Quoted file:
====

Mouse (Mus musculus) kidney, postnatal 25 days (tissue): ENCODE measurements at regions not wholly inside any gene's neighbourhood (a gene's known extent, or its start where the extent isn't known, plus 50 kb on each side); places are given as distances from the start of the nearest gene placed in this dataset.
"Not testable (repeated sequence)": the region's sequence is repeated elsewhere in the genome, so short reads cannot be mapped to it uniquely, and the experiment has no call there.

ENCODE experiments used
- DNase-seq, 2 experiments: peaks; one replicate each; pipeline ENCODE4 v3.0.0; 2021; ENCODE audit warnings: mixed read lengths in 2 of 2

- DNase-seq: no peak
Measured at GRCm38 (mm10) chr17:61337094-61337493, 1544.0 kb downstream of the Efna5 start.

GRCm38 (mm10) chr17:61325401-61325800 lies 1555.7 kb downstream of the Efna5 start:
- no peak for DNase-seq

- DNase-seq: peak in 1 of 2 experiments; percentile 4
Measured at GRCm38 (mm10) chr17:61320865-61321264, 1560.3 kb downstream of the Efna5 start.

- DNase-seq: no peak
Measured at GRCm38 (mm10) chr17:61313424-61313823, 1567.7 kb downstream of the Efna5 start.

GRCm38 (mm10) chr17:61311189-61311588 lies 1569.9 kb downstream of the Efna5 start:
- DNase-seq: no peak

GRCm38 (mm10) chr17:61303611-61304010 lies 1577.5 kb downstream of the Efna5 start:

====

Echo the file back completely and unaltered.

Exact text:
Mouse (Mus musculus) kidney, postnatal 25 days (tissue): ENCODE measurements at regions not wholly inside any gene's neighbourhood (a gene's known extent, or its start where the extent isn't known, plus 50 kb on each side); places are given as distances from the start of the nearest gene placed in this dataset.
"Not testable (repeated sequence)": the region's sequence is repeated elsewhere in the genome, so short reads cannot be mapped to it uniquely, and the experiment has no call there.

ENCODE experiments used
- DNase-seq, 2 experiments: peaks; one replicate each; pipeline ENCODE4 v3.0.0; 2021; ENCODE audit warnings: mixed read lengths in 2 of 2

- DNase-seq: no peak
Measured at GRCm38 (mm10) chr17:61337094-61337493, 1544.0 kb downstream of the Efna5 start.

GRCm38 (mm10) chr17:61325401-61325800 lies 1555.7 kb downstream of the Efna5 start:
- no peak for DNase-seq

- DNase-seq: peak in 1 of 2 experiments; percentile 4
Measured at GRCm38 (mm10) chr17:61320865-61321264, 1560.3 kb downstream of the Efna5 start.

- DNase-seq: no peak
Measured at GRCm38 (mm10) chr17:61313424-61313823, 1567.7 kb downstream of the Efna5 start.

GRCm38 (mm10) chr17:61311189-61311588 lies 1569.9 kb downstream of the Efna5 start:
- DNase-seq: no peak

GRCm38 (mm10) chr17:61303611-61304010 lies 1577.5 kb downstream of the Efna5 start: